In a survey of enterprise level companies* released by Capgemini Consulting in partnership with the Economist Intelligence Unit, Western European businesses have launched on average seven major transformation programmes in the past three years.
Of these, 44% are motivated by the growth of international competition, 34% are motivated by industry consolidation and 34% are motivated by increased competition in domestic markets. Whilst 86% of those questioned feel that managing these business transformations is now an integral part of management, only 30% believe it is something at which they excel.
These transformation projects tend to focus on reducing cost due to new economies of scale at an international level and, increasingly, on achieving growth by seizing each and every opportunity offered by emerging markets. Whether the intention is to boost turnover or to improve profitability, the study underlines the extent to which economic globalisation impacts on the number and content of these transformation programmes.
The analysis reveals two major forms of transformation:
- Fundamental change that generates a strong impact on results in less than two years, such as mergers and acquisitions (57%), outsourcing and offshoring (53%), restructuring (46%) or strategic changes (46%). These programmes involve external players and generate major transformation within the organisation
- Programmes that generate comparative improvement, such as value-chain optimisation (33%), cross-functional performance improvement (44%), information systems redesigning (54%).
These programmes require the long-term commitment of a large number of internal players Sonia Artinian, Director of Capgemini Consulting's "Transformation University"**, says: "The sheer number of programmes being implemented simultaneously implies that every manager is an agent of change and must have a comprehensive command of the new skills and forms of behaviour in order to launch, steer and achieve major changes in collaboration with their teams. Moreover, since the key players are in such great demand, they have to learn to do all this ever more rapidly, while relying more and more on their employees."
Senior executives are not satisfied with the results of their transformation programmes.
Lack of control over the outcome and inadequate project ownership are considered to be the chief causes of failure. In fact, 46% of the executives cite the failure to achieve a project's original objectives, and 41% cite the inability to achieve buy-in from employees.
More specifically, the majority testify to the difficulty they have in handling their programmes' critical implementation phases.
Of the executives questioned:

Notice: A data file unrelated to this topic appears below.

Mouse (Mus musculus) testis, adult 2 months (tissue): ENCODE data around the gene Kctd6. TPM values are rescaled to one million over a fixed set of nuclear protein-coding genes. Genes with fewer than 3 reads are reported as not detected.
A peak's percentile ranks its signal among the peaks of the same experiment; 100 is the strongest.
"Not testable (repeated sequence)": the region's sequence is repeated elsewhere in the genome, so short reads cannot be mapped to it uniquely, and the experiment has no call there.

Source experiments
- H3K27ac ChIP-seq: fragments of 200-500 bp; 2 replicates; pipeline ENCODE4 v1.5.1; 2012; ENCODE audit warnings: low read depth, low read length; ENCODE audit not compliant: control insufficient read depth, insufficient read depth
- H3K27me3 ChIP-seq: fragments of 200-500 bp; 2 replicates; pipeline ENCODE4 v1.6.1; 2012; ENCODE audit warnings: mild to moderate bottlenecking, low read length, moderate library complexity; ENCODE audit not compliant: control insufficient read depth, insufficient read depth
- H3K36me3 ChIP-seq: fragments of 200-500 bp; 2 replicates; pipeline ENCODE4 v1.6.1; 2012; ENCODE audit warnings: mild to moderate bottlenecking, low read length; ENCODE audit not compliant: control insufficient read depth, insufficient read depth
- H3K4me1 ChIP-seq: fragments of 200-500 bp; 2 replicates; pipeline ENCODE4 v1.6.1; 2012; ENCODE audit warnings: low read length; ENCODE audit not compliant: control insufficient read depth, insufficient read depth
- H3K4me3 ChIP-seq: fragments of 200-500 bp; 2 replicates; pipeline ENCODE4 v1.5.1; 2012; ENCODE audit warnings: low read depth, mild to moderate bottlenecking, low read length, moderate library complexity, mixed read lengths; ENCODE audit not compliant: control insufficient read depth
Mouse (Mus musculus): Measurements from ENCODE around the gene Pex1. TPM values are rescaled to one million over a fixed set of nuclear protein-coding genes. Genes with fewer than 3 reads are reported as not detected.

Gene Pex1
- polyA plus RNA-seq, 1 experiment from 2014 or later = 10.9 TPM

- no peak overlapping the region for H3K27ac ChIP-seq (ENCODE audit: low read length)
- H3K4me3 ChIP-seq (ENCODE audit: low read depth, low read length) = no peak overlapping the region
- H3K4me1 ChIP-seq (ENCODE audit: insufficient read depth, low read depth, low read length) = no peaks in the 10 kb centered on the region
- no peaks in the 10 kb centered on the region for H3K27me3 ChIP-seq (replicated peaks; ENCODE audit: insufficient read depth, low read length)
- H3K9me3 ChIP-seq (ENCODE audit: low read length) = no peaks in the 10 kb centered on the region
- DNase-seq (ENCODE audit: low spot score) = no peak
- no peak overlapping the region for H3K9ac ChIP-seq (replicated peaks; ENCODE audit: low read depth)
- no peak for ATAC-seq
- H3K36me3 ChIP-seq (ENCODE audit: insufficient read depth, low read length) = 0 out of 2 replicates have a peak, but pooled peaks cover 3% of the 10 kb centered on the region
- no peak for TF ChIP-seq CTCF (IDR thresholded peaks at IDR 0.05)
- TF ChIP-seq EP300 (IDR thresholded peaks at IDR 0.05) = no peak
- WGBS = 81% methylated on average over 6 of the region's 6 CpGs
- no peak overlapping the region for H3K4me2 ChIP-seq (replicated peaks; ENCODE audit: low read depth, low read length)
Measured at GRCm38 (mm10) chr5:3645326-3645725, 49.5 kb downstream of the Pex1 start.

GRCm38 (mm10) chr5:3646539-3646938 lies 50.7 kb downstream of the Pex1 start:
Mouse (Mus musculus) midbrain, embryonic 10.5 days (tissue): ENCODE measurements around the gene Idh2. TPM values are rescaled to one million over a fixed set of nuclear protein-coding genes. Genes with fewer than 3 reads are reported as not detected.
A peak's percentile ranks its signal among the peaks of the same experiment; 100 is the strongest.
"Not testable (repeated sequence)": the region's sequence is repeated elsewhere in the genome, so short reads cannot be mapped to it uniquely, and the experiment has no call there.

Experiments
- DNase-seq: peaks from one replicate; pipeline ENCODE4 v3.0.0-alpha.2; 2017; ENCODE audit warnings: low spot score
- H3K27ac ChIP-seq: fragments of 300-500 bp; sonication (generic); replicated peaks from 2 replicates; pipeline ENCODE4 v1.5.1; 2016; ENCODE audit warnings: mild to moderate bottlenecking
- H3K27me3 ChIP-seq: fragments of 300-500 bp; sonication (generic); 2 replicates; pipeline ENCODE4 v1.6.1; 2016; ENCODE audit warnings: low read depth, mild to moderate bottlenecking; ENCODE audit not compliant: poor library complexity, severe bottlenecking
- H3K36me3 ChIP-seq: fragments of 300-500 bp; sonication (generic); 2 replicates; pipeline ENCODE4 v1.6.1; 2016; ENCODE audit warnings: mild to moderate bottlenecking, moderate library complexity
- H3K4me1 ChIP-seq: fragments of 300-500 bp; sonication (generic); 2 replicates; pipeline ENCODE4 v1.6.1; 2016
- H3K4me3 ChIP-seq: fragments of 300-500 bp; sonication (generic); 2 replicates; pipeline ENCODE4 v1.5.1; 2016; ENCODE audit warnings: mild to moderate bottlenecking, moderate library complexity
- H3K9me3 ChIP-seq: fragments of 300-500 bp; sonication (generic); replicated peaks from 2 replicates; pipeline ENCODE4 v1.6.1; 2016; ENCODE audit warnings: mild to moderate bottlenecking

- 70% express dissatisfaction with the communication of objectives to employees, and 75% express dissatisfaction with training, commitment and people management
- 73% consider themselves to be unsuccessful in avoiding slippage in execution time
- 70% say they are not in a position to properly assess the success of their programme
Jean-Franois Lendais, Vice President in charge of the Transformation Consulting unit at Capgemini Consulting says: "This feedback reaffirms some fundamental principles: business transformation is successful when it is demonstrated that the results do, in fact, feature in the company's accounts and when working methods have been profoundly altered - that is the only proof of change sustainability."
Whilst globalisation imposes constant and rapid changes it also makes these transformations more complex. For example, on average only one-third of the revenue generated by France's top 40 companies is actually made in France. So, major transformations generally involve several countries with different languages, cultures and management styles, making implementation even more complex.
Making a major transformation programme a success is a matter of commitment.
The first stages of developing transformation projects do not seem to pose significant problems: two-thirds of the executives questioned say they perform well in identifying the need for change, setting objectives or convincing their shareholders. They therefore pay great attention to the preliminary studies when justifying the launch of a major transformation project.
However, executives are much less confident about maintaining strong momentum throughout the transformation process. Consequently, strong leadership and consistent support from senior management are considered important levers to ensure the project's success (65%), followed by alignment with overall business strategy (42%) and buy-in from employees (32%).
Interviewees unanimously agree that senior management must constantly remind employees of the importance of the transformation process to the business's success and that management must make regular demonstrations of its commitment to this success.
* "Trends in business Transformation" is a white paper produced by Capgemini Consulting and written in co-operation with the Economist Intelligence Unit.
** "Transformation University" - Founded in 2006, Capgemini Consulting's Transformation University offers tailor-made training programs dedicated to executives and managers.